The debtor has defaulted on plan payments, decided to surrender the house, or even got a loan modification that allows him to keep the house.
Often, there is pressure to convert the case before it is dismissed.
In the bustle, don’t forget to counsel the debtor on the differences between 13 and 7.
Big picture differences
The discharge available in Chapter 7 is not as expansive as Chapter 13. Non support debts to a former spouse are not dischargeable. Neither are debts for willful and malicious acts.
Lien strips of voluntary mortgages don’t survive conversion to Chapter 7.
A separate taxable estate is created when an individual files Chapter 7.
A Chapter 7 trustee is not going to pay secured creditors unless he happens to sell an asset.
Two practical and tangled issues have come to the fore in our conversions recently, ones that I don’t think I adequately prepared the clients for.
The first is the car that was being paid through the plan.
Unless conversion comes after all contractual payments were made in the Chapter 13, the deal reverts to prepetition terms. You are back to contract interest rate and contract monthly payments.
Chances are high that the debtor isn’t current to the contract.
If the debtor expects to reaffirm the car loan, a standard question of judges reviewing reaffirmation agreements is “Are the payments current?“. A negative response doesn’t bode well for reaffirmation.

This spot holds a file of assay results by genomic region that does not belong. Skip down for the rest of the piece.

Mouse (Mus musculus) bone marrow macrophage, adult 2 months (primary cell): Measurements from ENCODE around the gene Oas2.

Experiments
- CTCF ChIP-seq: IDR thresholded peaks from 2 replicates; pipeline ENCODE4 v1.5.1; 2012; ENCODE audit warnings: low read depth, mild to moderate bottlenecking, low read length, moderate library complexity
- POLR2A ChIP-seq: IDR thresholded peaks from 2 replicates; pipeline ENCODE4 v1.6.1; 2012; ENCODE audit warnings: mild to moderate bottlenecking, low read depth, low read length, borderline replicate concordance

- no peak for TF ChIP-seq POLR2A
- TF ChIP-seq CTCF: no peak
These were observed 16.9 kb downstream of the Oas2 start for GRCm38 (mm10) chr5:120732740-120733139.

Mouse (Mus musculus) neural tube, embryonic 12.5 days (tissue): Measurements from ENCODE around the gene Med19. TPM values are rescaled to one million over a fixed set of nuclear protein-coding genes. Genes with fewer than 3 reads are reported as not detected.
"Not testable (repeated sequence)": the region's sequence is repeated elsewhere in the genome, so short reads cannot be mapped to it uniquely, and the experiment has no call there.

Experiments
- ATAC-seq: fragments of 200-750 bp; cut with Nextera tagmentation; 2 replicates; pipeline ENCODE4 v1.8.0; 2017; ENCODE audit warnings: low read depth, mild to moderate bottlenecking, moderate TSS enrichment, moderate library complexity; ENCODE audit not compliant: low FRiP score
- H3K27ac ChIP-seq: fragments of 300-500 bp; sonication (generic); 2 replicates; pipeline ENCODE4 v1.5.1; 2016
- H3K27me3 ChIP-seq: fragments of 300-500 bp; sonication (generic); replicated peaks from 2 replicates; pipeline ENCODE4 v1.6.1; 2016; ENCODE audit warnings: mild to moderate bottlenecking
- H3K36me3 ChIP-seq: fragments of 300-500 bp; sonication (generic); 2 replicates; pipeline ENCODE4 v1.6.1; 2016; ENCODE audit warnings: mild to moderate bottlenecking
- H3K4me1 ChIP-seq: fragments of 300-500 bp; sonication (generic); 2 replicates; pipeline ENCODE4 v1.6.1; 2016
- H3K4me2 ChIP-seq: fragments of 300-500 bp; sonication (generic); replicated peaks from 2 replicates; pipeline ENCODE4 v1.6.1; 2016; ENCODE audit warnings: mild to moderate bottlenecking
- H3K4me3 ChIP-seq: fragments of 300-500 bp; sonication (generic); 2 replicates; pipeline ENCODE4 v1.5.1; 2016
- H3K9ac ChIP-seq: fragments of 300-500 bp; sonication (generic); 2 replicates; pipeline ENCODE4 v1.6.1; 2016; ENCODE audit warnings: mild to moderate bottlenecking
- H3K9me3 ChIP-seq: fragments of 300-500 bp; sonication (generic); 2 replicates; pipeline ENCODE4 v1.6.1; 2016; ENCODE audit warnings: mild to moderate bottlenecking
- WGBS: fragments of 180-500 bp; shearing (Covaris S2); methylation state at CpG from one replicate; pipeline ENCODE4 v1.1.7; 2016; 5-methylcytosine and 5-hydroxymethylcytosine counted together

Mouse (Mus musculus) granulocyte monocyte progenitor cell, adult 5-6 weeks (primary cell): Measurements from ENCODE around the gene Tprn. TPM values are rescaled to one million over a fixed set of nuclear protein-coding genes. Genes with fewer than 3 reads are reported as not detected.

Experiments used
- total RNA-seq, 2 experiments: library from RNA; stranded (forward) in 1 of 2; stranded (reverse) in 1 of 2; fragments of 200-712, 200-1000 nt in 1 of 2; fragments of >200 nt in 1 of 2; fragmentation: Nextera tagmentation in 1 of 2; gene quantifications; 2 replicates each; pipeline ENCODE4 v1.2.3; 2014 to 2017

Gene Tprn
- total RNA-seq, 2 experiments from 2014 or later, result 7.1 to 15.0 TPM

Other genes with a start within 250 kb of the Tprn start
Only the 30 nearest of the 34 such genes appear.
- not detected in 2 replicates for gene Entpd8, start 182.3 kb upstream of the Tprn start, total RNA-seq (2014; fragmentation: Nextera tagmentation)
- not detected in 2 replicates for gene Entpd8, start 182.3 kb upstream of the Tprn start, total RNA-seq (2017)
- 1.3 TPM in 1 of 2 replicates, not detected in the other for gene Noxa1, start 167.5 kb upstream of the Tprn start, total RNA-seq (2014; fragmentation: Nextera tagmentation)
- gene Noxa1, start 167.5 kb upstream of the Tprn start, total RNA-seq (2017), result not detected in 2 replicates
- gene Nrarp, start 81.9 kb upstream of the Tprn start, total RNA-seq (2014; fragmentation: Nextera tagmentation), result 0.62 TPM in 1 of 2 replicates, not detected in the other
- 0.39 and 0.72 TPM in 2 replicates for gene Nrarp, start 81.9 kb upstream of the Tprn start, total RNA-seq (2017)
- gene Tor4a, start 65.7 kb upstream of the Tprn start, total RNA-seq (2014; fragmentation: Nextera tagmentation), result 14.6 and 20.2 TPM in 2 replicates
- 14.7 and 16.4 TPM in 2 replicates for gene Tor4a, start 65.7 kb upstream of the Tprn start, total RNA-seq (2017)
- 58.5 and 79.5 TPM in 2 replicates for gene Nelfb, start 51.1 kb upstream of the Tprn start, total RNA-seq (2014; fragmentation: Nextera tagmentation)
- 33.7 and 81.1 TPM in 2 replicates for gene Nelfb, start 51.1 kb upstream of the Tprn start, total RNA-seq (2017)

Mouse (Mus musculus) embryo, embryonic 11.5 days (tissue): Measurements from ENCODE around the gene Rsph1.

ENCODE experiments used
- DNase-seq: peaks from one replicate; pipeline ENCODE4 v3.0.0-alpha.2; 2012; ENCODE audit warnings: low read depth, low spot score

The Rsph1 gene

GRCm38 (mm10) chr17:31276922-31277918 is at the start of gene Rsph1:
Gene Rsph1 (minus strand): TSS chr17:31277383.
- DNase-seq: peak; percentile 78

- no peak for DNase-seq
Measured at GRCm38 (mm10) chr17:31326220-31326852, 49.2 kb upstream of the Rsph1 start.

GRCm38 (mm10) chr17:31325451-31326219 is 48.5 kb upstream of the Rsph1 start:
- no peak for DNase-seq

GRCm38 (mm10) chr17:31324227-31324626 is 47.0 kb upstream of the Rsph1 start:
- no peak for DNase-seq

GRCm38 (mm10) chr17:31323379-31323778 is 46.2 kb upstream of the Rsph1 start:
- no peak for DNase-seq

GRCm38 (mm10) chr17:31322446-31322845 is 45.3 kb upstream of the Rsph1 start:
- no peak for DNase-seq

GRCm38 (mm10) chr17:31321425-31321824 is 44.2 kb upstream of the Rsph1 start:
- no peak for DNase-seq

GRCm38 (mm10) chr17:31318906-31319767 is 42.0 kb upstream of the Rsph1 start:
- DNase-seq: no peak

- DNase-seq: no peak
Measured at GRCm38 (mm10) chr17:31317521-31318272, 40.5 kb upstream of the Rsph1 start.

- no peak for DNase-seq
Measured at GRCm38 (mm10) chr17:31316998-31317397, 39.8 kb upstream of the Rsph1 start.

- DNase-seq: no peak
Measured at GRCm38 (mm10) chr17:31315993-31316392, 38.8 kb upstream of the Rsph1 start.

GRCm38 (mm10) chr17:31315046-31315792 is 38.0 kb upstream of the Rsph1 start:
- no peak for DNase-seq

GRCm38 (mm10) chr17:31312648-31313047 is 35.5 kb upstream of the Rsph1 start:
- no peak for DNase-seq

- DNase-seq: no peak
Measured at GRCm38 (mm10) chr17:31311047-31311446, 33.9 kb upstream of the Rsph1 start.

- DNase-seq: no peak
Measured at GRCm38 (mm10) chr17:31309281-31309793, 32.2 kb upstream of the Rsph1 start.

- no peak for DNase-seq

Forewarned is forearmed.
- Alert your client to the issue. Get them paying ASAP.
- Be in contact with the lender. Find out what the deficiency is, if any.
- Negotiate the reaffirmation to declare the debtor current to the reaffirmed deal.
The second gotcha that has bitten a couple of converted clients recently is the penalties and interest on priority tax claims. In the 13, the priority taxes were being paid, and even the penalties on those priority taxes were dischargeable in Chapter 13.
Penalties on taxes less than 3 years old are not dischargeable in Chapter 7. Section 523(a)(7) excepts from discharge debts…
to the extent such debt is for a fine, penalty, or forfeiture payable to and for the benefit of a governmental unit, and is not compensation for actual pecuniary loss, other than a tax penalty—(A) relating to a tax of a kind not specified in paragraph (1) of this subsection; or(B) imposed with respect to a transaction or event that occurred before three years before the date of the filing of the petition;
Generally, the taxing authorities apply payments to the tax first, then to interest and then to penalties. Chances are “good” that if the Chapter 13 plan included priority taxes, the debtor will emerge from the Chapter 7 owing penalties as well as any unpaid tax.
Good lawyering can’t change the law that creates these tangles in a converted case.
But alerting the client to the issue ahead of time saves you from the familiar whine: you didn’t tell me….
Image courtesy of Zengarland.org.